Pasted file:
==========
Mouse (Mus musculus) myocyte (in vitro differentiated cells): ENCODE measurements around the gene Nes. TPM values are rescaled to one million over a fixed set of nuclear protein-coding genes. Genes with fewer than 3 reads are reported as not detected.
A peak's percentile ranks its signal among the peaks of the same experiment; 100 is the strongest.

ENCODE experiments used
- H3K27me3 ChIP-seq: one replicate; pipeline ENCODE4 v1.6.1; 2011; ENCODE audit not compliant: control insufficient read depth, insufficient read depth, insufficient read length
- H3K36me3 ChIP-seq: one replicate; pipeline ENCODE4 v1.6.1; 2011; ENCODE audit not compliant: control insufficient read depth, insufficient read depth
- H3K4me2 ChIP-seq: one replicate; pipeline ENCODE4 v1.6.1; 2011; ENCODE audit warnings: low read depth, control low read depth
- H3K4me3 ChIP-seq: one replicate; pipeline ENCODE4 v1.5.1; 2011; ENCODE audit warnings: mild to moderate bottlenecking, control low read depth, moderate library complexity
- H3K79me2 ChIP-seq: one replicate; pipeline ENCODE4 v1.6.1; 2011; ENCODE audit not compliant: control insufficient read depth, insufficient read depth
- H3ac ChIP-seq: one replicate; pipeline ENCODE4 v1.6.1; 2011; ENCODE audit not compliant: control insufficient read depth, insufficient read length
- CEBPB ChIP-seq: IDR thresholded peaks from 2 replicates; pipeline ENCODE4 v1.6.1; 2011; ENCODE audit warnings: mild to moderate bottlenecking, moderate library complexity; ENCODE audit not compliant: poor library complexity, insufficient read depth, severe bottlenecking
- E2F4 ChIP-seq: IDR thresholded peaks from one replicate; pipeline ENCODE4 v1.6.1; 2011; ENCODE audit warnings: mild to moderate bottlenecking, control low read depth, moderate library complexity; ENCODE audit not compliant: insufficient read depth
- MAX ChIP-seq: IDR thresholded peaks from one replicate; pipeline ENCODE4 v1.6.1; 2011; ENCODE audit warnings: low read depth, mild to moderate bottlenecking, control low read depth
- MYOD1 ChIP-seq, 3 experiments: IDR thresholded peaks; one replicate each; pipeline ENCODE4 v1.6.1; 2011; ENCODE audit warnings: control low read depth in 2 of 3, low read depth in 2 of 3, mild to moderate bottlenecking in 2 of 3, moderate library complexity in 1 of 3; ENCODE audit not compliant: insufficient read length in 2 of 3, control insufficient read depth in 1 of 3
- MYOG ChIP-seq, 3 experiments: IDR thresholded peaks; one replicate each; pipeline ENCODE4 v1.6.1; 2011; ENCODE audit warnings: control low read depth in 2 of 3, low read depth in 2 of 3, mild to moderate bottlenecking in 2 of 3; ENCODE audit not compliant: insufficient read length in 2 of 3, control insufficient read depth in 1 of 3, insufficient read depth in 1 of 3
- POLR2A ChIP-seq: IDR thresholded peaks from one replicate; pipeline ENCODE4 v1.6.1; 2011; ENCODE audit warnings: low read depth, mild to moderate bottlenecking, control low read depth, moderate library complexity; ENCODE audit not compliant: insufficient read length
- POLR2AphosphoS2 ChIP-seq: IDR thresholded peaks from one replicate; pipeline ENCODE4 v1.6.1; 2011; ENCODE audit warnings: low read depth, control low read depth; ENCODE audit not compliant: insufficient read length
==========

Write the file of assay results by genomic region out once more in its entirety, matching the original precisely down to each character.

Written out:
Mouse (Mus musculus) myocyte (in vitro differentiated cells): ENCODE measurements around the gene Nes. TPM values are rescaled to one million over a fixed set of nuclear protein-coding genes. Genes with fewer than 3 reads are reported as not detected.
A peak's percentile ranks its signal among the peaks of the same experiment; 100 is the strongest.

ENCODE experiments used
- H3K27me3 ChIP-seq: one replicate; pipeline ENCODE4 v1.6.1; 2011; ENCODE audit not compliant: control insufficient read depth, insufficient read depth, insufficient read length
- H3K36me3 ChIP-seq: one replicate; pipeline ENCODE4 v1.6.1; 2011; ENCODE audit not compliant: control insufficient read depth, insufficient read depth
- H3K4me2 ChIP-seq: one replicate; pipeline ENCODE4 v1.6.1; 2011; ENCODE audit warnings: low read depth, control low read depth
- H3K4me3 ChIP-seq: one replicate; pipeline ENCODE4 v1.5.1; 2011; ENCODE audit warnings: mild to moderate bottlenecking, control low read depth, moderate library complexity
- H3K79me2 ChIP-seq: one replicate; pipeline ENCODE4 v1.6.1; 2011; ENCODE audit not compliant: control insufficient read depth, insufficient read depth
- H3ac ChIP-seq: one replicate; pipeline ENCODE4 v1.6.1; 2011; ENCODE audit not compliant: control insufficient read depth, insufficient read length
- CEBPB ChIP-seq: IDR thresholded peaks from 2 replicates; pipeline ENCODE4 v1.6.1; 2011; ENCODE audit warnings: mild to moderate bottlenecking, moderate library complexity; ENCODE audit not compliant: poor library complexity, insufficient read depth, severe bottlenecking
- E2F4 ChIP-seq: IDR thresholded peaks from one replicate; pipeline ENCODE4 v1.6.1; 2011; ENCODE audit warnings: mild to moderate bottlenecking, control low read depth, moderate library complexity; ENCODE audit not compliant: insufficient read depth
- MAX ChIP-seq: IDR thresholded peaks from one replicate; pipeline ENCODE4 v1.6.1; 2011; ENCODE audit warnings: low read depth, mild to moderate bottlenecking, control low read depth
- MYOD1 ChIP-seq, 3 experiments: IDR thresholded peaks; one replicate each; pipeline ENCODE4 v1.6.1; 2011; ENCODE audit warnings: control low read depth in 2 of 3, low read depth in 2 of 3, mild to moderate bottlenecking in 2 of 3, moderate library complexity in 1 of 3; ENCODE audit not compliant: insufficient read length in 2 of 3, control insufficient read depth in 1 of 3
- MYOG ChIP-seq, 3 experiments: IDR thresholded peaks; one replicate each; pipeline ENCODE4 v1.6.1; 2011; ENCODE audit warnings: control low read depth in 2 of 3, low read depth in 2 of 3, mild to moderate bottlenecking in 2 of 3; ENCODE audit not compliant: insufficient read length in 2 of 3, control insufficient read depth in 1 of 3, insufficient read depth in 1 of 3
- POLR2A ChIP-seq: IDR thresholded peaks from one replicate; pipeline ENCODE4 v1.6.1; 2011; ENCODE audit warnings: low read depth, mild to moderate bottlenecking, control low read depth, moderate library complexity; ENCODE audit not compliant: insufficient read length
- POLR2AphosphoS2 ChIP-seq: IDR thresholded peaks from one replicate; pipeline ENCODE4 v1.6.1; 2011; ENCODE audit warnings: low read depth, control low read depth; ENCODE audit not compliant: insufficient read length